8b: What is the accuracy of HNPCC testing in family members in predicting the risk of CRC?

8c: Do other factors, such as race/ethnicity, age, gender, or co-morbidities affect the accuracy of the testing?

Key Question 9: What are the harms associated with informing/counseling family members or with subsequent testing for HNPCC mutations?

Key Question 10a: What are the management options for family members of CRC patients who have a positive HNPCC test?

10b1: Does the identification of HNPCC mutations lead to improved outcomes in terms of decision making by patients, family members and providers, or public health policy?

10b2: Does the identification of HNPCC mutations lead to improved outcomes in terms of early detection and mortality/morbidity of patients, family members?

Key Question 11: What are the harms associated with subsequent actions or interventions for family members?

Literature Search Strategy – Original Evidence Review

A literature search of MEDLINE® using PubMed was conducted on January 10, 2006, using MEDLINE® subject headings and text words to capture relevant English language publications of human studies. Additional sources of potentially relevant studies included technical experts and hand searching of bibliographic references of reviews. An automatic updated search results from PubMed was received on April 1, 2006 after which additional studies were included only if the investigators or Technical Expert Panel (TEP) considered them to provide substantive new information that might influence the conclusions.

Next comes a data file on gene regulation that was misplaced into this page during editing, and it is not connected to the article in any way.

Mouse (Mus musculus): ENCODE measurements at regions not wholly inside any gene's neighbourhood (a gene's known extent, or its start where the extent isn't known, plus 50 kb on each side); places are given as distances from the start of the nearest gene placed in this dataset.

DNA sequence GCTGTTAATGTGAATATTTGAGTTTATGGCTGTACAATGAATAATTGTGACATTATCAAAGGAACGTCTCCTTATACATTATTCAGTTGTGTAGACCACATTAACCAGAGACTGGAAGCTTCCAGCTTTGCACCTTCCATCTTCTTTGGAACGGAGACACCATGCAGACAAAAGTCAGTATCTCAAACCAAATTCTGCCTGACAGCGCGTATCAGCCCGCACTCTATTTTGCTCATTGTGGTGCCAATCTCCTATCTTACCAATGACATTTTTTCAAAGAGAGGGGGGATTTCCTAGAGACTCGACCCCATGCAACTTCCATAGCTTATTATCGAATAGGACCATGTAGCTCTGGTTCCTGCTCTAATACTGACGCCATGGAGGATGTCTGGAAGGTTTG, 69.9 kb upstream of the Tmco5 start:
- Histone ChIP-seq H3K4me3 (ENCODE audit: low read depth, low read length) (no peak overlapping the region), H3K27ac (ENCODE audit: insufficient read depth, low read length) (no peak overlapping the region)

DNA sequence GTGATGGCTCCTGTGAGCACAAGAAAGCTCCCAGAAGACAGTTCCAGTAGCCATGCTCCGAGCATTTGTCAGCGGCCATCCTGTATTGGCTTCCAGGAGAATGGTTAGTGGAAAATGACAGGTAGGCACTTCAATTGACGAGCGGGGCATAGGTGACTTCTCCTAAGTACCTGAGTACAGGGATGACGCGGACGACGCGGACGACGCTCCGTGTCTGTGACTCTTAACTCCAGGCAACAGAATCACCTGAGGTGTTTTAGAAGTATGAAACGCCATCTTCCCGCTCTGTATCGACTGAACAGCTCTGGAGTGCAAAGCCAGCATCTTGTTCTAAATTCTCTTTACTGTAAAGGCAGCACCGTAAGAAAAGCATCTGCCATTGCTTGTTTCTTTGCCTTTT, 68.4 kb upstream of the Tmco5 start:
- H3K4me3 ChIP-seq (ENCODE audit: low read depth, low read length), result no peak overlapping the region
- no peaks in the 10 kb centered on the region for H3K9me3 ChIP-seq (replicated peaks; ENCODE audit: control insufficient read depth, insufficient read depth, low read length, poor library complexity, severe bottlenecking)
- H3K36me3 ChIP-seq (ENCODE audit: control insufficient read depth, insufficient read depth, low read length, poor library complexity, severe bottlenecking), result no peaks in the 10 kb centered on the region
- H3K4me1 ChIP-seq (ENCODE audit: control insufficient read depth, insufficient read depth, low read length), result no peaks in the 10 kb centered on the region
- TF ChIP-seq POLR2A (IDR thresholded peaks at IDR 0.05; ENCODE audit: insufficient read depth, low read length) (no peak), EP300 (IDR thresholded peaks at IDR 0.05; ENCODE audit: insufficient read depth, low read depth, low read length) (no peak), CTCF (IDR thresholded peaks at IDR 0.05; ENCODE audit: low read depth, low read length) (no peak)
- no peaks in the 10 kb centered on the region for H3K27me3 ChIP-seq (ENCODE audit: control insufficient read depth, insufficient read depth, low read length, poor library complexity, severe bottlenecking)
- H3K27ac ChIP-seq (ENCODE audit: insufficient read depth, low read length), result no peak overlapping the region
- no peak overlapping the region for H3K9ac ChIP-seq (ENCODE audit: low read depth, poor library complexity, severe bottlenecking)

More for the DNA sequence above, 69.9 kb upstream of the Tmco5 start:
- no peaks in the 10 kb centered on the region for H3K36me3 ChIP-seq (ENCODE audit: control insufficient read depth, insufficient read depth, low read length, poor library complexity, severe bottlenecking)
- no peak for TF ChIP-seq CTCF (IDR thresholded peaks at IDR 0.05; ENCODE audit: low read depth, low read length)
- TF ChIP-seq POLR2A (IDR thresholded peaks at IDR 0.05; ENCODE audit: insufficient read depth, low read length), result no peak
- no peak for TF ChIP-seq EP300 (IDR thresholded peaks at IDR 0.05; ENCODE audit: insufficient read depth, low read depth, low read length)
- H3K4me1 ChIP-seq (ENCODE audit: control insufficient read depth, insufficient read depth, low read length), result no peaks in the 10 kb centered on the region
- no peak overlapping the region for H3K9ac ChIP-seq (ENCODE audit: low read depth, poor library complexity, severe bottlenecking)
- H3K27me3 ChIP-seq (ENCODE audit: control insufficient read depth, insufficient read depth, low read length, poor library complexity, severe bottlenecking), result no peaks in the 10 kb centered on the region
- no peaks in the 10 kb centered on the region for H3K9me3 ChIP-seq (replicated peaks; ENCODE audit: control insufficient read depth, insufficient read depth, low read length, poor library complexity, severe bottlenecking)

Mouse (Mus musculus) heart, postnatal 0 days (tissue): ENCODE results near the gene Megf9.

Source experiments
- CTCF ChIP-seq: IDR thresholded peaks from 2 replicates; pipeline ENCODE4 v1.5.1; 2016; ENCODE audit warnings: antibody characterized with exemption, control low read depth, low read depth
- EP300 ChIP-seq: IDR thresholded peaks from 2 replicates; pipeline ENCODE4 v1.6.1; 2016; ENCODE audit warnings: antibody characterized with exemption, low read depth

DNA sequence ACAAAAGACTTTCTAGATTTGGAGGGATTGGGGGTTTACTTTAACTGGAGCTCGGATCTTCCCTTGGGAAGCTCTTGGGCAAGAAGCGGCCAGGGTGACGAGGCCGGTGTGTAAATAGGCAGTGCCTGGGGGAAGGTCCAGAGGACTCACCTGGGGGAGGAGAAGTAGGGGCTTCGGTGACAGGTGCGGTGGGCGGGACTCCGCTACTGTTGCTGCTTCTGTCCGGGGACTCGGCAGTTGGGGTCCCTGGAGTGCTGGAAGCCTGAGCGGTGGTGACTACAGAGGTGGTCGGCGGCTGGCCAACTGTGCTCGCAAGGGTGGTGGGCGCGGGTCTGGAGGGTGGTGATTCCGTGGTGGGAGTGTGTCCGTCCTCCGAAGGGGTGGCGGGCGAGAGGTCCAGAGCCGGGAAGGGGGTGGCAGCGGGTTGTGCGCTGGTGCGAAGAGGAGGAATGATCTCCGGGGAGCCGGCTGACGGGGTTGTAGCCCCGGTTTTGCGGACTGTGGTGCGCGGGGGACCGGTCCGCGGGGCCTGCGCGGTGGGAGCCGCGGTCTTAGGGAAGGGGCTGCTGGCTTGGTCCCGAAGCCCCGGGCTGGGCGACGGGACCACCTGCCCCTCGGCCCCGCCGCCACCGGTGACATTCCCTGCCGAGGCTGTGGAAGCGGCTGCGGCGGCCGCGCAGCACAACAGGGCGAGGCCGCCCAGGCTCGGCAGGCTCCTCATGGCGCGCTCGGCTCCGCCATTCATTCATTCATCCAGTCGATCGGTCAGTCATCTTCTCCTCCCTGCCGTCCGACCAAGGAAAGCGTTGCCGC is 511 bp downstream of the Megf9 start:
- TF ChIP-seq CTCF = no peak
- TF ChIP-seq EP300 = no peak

All abstracts were reviewed for their relevance to the Key Questions and the full-text article of potentially relevant citations were retrieved. Bibliographies of studies included in the report (as well as previous review articles or meta-analyses, which were not included) were reviewed to identify additional citations, all of which were retrieved for review. Duplicate reports of the same patients were identified by comparing authors and study centers. Duplicate reports were excluded unless they provided complementary information (such as outcomes at different time points) in which case they were considered together.

Inclusion/Exclusion Criteria and Data Extraction – Original Evidence Review

Prespecified inclusion and exclusion criteria were applied in considering each study. The criteria corresponded to the three domains of analytic validity, clinical validity, and benefits and harms.

Supplemental Evidence Review – Targeted 5 Specific Areas

  1. Clarifying how to define the clinical disorder—Lynch syndrome
  2. Removing family history from consideration as a preliminary test
  3. Documenting the clinical validity of DNA-based preliminary tests
  4. Benefits and harms to probands and relatives with Lynch syndrome
  5. Economic modeling of programmatic costs and costs per Lynch syndrome detected using four different testing strategies